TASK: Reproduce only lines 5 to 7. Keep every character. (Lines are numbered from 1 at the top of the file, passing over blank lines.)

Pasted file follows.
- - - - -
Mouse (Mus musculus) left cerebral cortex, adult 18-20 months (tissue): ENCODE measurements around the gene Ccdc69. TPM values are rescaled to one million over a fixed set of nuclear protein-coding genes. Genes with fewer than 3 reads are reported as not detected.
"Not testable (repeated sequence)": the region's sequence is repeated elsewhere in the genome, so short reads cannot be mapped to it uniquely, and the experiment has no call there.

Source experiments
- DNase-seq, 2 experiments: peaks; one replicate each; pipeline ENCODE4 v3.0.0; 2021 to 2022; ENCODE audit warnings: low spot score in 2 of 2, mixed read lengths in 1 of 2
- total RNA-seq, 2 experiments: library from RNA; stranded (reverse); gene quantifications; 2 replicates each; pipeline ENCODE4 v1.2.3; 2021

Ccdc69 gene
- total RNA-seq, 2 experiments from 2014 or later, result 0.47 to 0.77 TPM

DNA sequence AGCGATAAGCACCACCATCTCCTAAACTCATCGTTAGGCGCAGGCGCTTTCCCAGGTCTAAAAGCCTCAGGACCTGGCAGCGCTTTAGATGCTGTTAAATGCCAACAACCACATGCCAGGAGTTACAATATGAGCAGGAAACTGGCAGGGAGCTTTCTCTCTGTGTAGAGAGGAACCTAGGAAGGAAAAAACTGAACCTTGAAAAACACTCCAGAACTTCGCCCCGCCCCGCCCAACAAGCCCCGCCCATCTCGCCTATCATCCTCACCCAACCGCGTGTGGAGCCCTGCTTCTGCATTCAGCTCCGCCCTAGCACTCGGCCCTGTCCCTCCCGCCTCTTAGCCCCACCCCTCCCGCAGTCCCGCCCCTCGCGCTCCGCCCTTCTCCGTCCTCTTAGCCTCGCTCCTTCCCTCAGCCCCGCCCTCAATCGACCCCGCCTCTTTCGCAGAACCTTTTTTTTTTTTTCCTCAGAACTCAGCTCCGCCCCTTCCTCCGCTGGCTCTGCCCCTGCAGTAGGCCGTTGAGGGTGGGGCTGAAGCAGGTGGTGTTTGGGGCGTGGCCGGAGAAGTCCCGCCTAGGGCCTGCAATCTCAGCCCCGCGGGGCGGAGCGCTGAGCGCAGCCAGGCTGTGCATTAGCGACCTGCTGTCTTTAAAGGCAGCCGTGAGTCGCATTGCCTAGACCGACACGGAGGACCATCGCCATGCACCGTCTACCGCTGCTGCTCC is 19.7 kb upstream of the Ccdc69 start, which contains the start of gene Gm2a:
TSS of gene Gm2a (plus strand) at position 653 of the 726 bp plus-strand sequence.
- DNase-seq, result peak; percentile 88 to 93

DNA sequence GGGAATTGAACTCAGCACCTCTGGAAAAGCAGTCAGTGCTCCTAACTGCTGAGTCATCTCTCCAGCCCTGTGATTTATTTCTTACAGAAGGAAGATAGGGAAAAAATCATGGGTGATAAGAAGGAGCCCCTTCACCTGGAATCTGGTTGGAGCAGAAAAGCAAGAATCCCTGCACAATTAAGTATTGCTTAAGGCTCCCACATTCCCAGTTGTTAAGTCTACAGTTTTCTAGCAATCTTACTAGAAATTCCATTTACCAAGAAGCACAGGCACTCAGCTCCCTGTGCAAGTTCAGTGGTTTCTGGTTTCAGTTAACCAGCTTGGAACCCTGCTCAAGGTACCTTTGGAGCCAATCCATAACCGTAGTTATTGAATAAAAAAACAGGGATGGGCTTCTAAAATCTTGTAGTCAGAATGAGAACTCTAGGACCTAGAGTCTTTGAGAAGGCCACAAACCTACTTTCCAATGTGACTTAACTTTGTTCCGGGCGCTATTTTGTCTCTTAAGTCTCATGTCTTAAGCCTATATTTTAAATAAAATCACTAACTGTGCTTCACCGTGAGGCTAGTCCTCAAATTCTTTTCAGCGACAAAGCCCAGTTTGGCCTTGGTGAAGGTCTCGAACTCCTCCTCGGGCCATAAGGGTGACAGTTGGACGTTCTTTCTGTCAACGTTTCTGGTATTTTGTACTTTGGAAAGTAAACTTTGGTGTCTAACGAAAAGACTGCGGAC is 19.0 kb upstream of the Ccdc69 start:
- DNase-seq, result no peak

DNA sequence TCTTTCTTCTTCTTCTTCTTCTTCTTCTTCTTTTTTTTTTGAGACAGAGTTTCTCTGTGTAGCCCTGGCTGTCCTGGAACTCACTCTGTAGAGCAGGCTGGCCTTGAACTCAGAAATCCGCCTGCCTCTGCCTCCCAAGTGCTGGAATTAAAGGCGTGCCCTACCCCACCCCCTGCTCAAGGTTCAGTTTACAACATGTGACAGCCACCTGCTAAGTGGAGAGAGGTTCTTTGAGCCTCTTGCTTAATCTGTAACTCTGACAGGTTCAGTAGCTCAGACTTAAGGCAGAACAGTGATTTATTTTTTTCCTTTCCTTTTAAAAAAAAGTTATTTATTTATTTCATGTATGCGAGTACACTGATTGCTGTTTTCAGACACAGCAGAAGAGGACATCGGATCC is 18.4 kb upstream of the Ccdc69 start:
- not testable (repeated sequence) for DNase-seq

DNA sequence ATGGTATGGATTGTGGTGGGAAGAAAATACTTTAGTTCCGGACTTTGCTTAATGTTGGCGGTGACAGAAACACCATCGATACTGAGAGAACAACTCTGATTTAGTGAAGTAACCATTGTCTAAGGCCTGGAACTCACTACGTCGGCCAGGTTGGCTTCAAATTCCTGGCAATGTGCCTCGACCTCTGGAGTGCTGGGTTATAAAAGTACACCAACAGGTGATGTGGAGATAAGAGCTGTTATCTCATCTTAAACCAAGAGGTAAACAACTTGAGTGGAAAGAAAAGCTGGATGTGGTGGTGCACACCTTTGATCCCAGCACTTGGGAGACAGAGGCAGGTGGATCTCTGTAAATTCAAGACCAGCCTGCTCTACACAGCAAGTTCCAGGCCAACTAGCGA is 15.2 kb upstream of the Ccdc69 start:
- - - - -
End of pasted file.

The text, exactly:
- total RNA-seq, 2 experiments: library from RNA; stranded (reverse); gene quantifications; 2 replicates each; pipeline ENCODE4 v1.2.3; 2021

Ccdc69 gene
- total RNA-seq, 2 experiments from 2014 or later, result 0.47 to 0.77 TPM